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Michael Jansen: Peaceful solution is need of the hour
November 27, 2017
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Exclusive to The Gulf Today

The survival of UN-sponsored Syrian political settlement talks depends on what happens in the coming round due to open tomorrow (Tuesday November 28th). Staffan de Mistura has soldiered on to keep the so-called “peace process” going while local and foreign-sponsored forces fought on battlefields across Syria. Now is the moment for the sides to end the conflict. The government, backed by Russian airpower and Iranian deployed ground forces, is no longer under challenge from rebels and proxy militias supported by some Gulf nations and the West. While negotiating from a position of strength, Damascus will be under pressure from its closest allies, Russia and Iran, to reach historic compromises with the political opposition and its armed allies if the war is to end.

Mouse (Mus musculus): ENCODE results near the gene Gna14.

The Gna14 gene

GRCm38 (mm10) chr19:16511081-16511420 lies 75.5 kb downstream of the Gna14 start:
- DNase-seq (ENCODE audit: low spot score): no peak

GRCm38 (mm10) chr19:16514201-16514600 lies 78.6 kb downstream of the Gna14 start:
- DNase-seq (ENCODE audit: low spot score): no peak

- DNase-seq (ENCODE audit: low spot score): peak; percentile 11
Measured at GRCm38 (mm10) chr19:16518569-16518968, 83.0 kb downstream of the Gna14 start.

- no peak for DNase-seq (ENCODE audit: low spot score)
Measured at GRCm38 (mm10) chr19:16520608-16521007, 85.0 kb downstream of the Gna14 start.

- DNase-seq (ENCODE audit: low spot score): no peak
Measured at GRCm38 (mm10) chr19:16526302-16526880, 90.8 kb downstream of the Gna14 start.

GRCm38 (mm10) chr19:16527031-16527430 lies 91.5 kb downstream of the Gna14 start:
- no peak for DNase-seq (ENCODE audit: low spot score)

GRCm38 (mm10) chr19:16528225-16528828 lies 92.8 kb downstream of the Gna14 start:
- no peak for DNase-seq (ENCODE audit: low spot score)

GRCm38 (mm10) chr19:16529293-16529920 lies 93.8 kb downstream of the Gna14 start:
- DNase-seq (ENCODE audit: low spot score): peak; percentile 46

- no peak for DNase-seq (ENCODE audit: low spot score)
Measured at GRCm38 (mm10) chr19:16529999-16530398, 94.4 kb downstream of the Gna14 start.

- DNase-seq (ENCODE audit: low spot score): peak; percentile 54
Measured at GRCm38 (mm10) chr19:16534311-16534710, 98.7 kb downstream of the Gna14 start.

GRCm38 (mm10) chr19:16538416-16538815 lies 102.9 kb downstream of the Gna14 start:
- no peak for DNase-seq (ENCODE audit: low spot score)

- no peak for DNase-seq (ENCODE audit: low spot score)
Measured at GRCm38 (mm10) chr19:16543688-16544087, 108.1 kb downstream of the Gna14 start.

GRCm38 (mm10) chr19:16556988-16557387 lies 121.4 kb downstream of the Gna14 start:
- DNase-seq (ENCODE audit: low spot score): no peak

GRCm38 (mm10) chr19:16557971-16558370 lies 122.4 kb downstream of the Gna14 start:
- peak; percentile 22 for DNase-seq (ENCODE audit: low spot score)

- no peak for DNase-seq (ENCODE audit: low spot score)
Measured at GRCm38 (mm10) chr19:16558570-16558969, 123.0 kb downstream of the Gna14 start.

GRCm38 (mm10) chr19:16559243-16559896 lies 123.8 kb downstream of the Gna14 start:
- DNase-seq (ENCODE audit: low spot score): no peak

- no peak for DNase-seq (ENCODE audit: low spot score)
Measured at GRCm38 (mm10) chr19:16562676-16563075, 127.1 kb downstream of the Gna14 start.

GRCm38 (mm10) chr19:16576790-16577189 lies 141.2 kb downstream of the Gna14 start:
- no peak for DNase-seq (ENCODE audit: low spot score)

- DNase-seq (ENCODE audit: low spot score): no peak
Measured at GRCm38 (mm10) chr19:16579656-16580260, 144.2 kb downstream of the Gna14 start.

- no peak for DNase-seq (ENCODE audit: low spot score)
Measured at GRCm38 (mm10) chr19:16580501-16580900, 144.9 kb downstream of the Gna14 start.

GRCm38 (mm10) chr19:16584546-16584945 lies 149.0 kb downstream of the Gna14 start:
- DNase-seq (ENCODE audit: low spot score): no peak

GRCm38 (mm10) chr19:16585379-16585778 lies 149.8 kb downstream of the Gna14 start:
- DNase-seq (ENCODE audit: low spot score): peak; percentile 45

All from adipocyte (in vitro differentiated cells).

Even though Damascus’ opponents are in disarray, their external backers can still prolong the war. If, however, they are to remain relevant they will be compelled to reach a deal with President Bashar Al Assad, who has no intention of standing down, the sole demand of hardline opponents. He has survived the armed struggle and regained most of Syria’s territory lost to Daesh, Al Qaeda and other armed groups. Syrians still living in the country, 18 million out of 23 million, simply want the violence to end, to get on with reconstruction and to rebuild lives put on hold by fighting. Indeed, they seek normalcy so eagerly that they are rebuilding homes and businesses while the war has spluttered on.